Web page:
A politics of collective guilt: the sacking of Rebecca Long Bailey and the democratic process of redemption

something to do with the holocaust would really seem like an absolution to me, and that is something I neither wish nor care to grant.

These dead, first of all, have a right to the weak anamnetic forces of a solidarity which those born late can practise only in the medium of an ever renewed, often desperate, in any case restless remembrance. If we ignore this legacy from Benjamin [2], Jewish fellow citizens, any son or daughter of one of those murdered, would no longer be able to breathe In our country (quoted in Doohm 2016, p.266)

The price for establishing and maintaining solidarity is of course that one is regarded and treated equally also when one would rather not be. As long as the ties of solidarity are not severed, all the behaviour of the one will also be credited to the other. [4]

What strikes me most about this article on Starmer tackling antisemitism in Labour is the total absence of any analysis of whether his tackling antsemitism in the party will reduce antisemitism in the party, or any consideration of whether that’s important (Cotterill, 2002c)

Among the most noteworthy characteristics of human beings,” says Lotze, “belongs… next to so much self-seeking in individuals, the general absence of envy of each present in relation to the future.” This reflection shows us that the picture of happiness which we harbour is steeped through and through in the time which the course of our own existence has conferred on us. The happiness which could awaken envy in us exists only in the air we have breathed, with people we could have spoken with, with women who might have been able to give themselves to us. The conception of happiness, in other words, resonates irremediably with that of resurrection. It is just the same with the conception of the past, which makes history into its affair. The past carries a secret index with it, by which it is referred to its resurrection. Are we not touched by the same breath of air which was among that which came before? Is there not an echo of those who have been silenced in the voices to which we lend our ears today? Have not the women, who we court, sisters who they do not recognize anymore? If so, then there is a secret protocol between the generations of the past and that of our own. For we have been expected upon this earth. For it has been given us to now, just like every generation before us, a weak messianic power, on which the past has a claim. This claim is not to be settled lightly. The historical materialist knows why. (Benjamin 1999[1940])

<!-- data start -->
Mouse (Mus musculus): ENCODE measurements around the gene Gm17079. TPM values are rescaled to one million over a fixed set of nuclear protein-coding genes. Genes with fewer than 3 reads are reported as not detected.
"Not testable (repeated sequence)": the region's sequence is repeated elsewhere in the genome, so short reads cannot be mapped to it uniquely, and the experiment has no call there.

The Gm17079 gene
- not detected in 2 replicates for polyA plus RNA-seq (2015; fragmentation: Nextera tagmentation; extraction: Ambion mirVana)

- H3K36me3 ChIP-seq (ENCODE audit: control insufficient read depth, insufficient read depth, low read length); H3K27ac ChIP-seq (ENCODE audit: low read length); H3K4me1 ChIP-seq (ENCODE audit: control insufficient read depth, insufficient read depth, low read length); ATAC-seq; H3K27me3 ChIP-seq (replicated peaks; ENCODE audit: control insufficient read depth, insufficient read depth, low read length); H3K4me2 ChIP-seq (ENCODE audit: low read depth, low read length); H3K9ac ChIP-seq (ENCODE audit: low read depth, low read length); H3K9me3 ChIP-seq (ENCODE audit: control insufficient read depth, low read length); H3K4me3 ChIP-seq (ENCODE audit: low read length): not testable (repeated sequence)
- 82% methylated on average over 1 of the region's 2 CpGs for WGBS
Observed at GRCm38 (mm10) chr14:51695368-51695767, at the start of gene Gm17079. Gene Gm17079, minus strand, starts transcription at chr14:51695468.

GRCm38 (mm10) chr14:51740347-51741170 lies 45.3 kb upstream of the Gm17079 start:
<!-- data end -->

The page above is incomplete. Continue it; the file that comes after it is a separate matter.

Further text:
The ideal moment of unconditionality is deeply engrained in factual process of communication, because validity claims are Janus-faced; as claims they overshoot every context; at the same time, they must be both raised and accepted here and now if they are to support an agreement effective for coordination — for there is no acontextual standpoint. The universality meaning of the claimed validity exceeds all contexts, but only the local binding act of acceptance enable validity claims to bear the burden of social integration for a context-bound everyday practice.(1992: 20–21)

What strikes one as indecision in the letters, as though he were vacillating between Zionism and Marxism, in truth was probably due to the bitter insight that all solutions were not only objectively false and inappropriate to reality, but would lead him personally to a false salvation, no matter whether that salvation was labelled Moscow or Jerusalem. He felt that he would deprive himself of the positive cognitive chances of his own position……

What was decisive was that these men did not wish to “return” either to the ranks of the Jewish people or to Judaism, and could not desire to do so-not because they believed in “progress)’ and an automatic disappearance of anti-Semitism or because they were too “assimilated” and too alienated from their Jewish heritage, but because all traditions and cultures as well as all “belonging” had become equally questionable to them. This is what they felt was wrong with the “return” to the Jewish fold as proposed by the Zionists; they could all have said what Kafka once said about being a member of the Jewish people: “ … My people, provided that I have one.” (Arendt, 1970: 40–41)

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